Having personally dealt with a dog with separation anxiety and seeing so many other dog owners struggle, I decided to share all of the most common tips and products I’ve had success with and seen shared by other owners who have managed to get their dog’s separation anxiety under control. They are actually pretty easy things.
Exercise. Make sure your dog is getting plenty of exercise, especially before you leave. This is especially important if your dog is super energetic, like Ruby’s breed, a jack russell terrier type. A tired dog is a calmer dog.
A reminder of you. Use an old t-shirt or pillow that you’ve used/worn/or rubbed on yourself to give it your scent. In Ruby’s case, that’s really all she needed to feel ok being left alone.
Practice kenneling. Put your dog in the kennel during the day when you are home and in a location where the dog can see everything that is going on so it doesn’t feel isolated. Do it in small increments of 5-10 minutes, working your way up, giving him or her treats or a toy to make the experience a good one.
Background noise. Leave a tv or radio on. Sometimes, just the silence creates a feeling of aloneness that a lot of dogs aren’t used to, especially if they’ve been around other animals or lots of all-day commotion before coming to you.
Lavender. Lavender essential oil is calming, so dabbing some on a cotton ball and placing it near the kennel where the dog can smell it may help your dog. If you have a diffuser, you can use that as well. Here’s some lavender oil you can try, https://amzn.to/2XbjiFy. Lavender is also safe for cats, but keep in mind that pets’ noses are much more powerful than ours, so go easy.
Rescue Remedy. Some people have had good results using the homeopathic Bach Rescue Remedy, https://amzn.to/2NauEFf. In addition to separation anxiety, it can be used for other anxiety triggers in cats and dogs such as storms, fireworks, vet visits, or other things that give your cat or dog anxiety.
Dog music. There are several reports from owners who have had very good luck using calming music. There are numerous free options on youtube like this one,https://www.youtube.com/watch?v=KNQ-9uEclWA. If putting a CD on repeat is an easier option, here’s one that I researched and has good reviews, https://amzn.to/2GP1MB2.
Hemp oil. I see it mentioned a lot in the groups I’m a member of. Unfortunately, there is an extremely large number of suppliers of it. Since I have no personal experience (yet*), I went through them specifically choosing ones with high ratings for both overall product and for the number of reviews that specifically mentioned having a positive experience treating separation anxiety.
In the end, I selected several hemp oils that had at least 100 reviews with a rating of no less than a 4 out of 5 and at least 90% 4 and 5-star ratings. Next, I went through those finalists and counted how many reviews mentioned successfully treating separation anxiety. I then narrowed it down by all the numbers to get one I’d feel comfortable with recommending.
Given all my research, if I were to buy one for my crew that had separation anxiety, this is the one I’d choose first, https://amzn.to/2Es21k1. As of this writing, this is my second choice, https://amzn.to/2EqfOr8, and this one is my third, https://amzn.to/2XtovJ0. All of these offer a 100% money back guarantee.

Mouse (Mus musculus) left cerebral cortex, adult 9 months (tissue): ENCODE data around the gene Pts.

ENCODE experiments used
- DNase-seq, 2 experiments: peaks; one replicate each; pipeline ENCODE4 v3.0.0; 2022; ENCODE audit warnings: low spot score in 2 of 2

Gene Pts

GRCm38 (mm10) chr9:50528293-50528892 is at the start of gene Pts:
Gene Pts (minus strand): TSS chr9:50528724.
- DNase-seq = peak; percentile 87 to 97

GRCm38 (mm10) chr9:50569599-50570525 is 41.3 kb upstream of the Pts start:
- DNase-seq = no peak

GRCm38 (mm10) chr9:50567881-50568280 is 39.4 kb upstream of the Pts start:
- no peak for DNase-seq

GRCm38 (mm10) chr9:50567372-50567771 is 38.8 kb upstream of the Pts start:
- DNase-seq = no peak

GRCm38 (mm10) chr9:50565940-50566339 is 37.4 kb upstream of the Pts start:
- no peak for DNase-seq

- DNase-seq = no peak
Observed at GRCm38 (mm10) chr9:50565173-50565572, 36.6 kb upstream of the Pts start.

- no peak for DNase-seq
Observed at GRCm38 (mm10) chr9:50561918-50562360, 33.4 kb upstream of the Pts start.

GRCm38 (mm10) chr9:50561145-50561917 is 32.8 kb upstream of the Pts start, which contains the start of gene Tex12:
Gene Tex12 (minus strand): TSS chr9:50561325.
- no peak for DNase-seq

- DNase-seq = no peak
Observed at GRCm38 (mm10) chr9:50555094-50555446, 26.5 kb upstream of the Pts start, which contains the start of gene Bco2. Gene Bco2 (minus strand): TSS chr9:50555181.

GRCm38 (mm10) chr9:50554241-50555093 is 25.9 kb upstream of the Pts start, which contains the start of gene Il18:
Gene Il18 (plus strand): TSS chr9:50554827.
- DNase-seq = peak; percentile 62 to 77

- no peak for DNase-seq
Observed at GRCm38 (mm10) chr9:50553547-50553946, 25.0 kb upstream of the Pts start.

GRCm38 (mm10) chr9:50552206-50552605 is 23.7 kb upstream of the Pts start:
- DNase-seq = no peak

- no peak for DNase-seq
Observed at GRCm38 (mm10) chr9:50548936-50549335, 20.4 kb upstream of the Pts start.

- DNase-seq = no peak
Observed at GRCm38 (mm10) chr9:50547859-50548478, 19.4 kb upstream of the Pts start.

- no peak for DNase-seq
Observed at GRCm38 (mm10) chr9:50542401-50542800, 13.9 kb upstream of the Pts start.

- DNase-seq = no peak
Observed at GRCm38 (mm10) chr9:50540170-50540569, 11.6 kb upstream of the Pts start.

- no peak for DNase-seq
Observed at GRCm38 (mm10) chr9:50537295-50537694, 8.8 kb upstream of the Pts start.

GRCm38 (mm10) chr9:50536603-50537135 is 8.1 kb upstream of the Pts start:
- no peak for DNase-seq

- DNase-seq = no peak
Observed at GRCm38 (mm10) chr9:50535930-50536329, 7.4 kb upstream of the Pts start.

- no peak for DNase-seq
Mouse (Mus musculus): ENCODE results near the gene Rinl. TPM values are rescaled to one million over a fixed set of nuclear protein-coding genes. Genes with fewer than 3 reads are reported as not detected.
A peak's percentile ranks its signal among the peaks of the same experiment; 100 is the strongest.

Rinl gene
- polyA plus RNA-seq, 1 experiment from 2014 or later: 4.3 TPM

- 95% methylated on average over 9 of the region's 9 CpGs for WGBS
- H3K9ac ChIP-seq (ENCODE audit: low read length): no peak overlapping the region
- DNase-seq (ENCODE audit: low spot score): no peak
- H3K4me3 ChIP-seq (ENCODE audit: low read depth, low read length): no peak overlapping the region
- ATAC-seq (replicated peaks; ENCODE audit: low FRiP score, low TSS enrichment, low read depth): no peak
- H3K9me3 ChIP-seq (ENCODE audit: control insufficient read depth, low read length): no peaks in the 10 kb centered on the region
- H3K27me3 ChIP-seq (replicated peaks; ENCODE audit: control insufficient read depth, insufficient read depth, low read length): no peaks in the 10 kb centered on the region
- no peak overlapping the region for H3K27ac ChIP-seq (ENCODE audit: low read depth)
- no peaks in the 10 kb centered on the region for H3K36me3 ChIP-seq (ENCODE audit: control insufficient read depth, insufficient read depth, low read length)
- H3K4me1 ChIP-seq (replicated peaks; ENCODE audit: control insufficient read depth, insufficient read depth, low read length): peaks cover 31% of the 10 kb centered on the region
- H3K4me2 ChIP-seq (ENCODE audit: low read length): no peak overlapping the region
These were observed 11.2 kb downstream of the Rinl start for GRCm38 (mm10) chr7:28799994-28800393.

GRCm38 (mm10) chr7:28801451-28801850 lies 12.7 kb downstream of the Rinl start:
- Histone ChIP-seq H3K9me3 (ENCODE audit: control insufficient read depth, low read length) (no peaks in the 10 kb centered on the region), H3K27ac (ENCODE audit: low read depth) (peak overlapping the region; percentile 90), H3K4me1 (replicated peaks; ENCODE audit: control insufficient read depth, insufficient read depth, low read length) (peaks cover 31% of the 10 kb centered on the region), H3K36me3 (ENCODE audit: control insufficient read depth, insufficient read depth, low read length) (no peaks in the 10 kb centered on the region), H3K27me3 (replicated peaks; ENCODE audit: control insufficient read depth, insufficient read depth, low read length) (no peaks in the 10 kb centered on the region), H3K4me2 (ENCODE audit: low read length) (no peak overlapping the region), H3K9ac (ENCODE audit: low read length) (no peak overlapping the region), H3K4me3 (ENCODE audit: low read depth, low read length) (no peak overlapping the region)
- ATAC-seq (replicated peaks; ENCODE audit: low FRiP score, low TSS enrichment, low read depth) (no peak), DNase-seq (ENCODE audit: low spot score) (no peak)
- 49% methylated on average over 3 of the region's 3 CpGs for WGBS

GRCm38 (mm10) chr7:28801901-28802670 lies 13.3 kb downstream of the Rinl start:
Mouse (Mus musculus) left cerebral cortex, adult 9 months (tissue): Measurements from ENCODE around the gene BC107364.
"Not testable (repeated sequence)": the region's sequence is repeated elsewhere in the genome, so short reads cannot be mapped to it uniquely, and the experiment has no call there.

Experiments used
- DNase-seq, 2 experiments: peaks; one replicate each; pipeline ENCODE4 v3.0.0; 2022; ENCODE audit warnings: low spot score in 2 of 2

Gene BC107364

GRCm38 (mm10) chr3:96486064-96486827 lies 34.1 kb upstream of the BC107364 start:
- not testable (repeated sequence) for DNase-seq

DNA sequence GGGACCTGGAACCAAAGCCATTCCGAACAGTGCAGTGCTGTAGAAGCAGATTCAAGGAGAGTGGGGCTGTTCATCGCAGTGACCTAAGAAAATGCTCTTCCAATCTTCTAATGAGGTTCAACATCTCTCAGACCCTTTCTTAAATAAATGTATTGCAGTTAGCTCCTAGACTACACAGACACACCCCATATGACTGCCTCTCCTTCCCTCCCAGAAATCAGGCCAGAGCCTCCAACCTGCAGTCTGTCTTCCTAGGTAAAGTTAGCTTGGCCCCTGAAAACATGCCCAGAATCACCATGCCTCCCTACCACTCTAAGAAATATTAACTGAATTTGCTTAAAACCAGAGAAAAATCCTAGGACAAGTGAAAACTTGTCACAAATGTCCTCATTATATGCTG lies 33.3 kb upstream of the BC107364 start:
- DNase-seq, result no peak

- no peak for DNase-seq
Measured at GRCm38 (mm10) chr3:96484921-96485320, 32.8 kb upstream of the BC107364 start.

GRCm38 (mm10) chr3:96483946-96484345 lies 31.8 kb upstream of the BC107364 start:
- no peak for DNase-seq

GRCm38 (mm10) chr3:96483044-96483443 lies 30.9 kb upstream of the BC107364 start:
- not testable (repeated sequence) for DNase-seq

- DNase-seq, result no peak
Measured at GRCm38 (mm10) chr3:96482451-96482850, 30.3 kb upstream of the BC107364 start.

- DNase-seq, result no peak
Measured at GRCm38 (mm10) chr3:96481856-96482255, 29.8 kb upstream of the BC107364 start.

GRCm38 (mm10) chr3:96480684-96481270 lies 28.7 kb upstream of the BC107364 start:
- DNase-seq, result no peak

Hemp treats. If you prefer treat form instead of liquid, here’s a calming hemp treat product with pretty good reviews, including ones mentioning relief for separation anxiety, https://amzn.to/2EoLm0C. If possible, I’d try the liquid version of hemp first, as it had better overall ratings. You can add the liquid to your dog’s own food or treats. This company does offer a lifetime 100% money back guarantee, so if the treats don’t work for your dog, let them know and they’ll refund you.
Treat-filled toy. A popular choice is this Kong toy, https://amzn.to/2GXDMvB with homemade frozen goodies put inside. Over the years, I’ve read where many people have said it will keep their dog busy for hours. Unless your dog is a power chewer who eats Kongs, it should be safer than leaving them alone with a regular chew bone. You can find recipes for filling on the web, but here’s some Kong provides on their website, https://www.kongcompany.com/recipes.
Unfortunately, there is no one-size-fits-all with curing separation anxiety because every dog is different. In Ruby’s case, it only took having something with my scent on it to start her on the path of being able to spend prolonged periods of time in her kennel after some tweaks to our training. Finding the right thing or combination of things can take some time, experimentation, and patience, but it is worth it to have your dog be calm and comfortable in your home or in their kennel while you are gone.
* As I was researching and writing this post, I just happened to be on one of the top three hemp oil contenders’ pages taking notes (though I didn’t have all my numbers together yet so I didn’t know it would even end up being a finalist) when it displayed being a lightning deal. Those only run for a short time and I’d seen enough to know it appeared to be a decent product, so I purchased it. It hasn’t arrived yet and while I won’t be using it for separation anxiety, I do have a couple animals that I have in mind trying it on for various things. When it arrives and I have a chance to use it, I’ll be sure to report back what brand it is and my thoughts.
For my list of favorite things I (mostly) own and/or recommend to fellow pet parents and occasionally random strangers, you can visit my Amazon store page here, https://www.amazon.com/shop/savingscatsanddogswhilesavingcash. I’ve included little notes about the products also.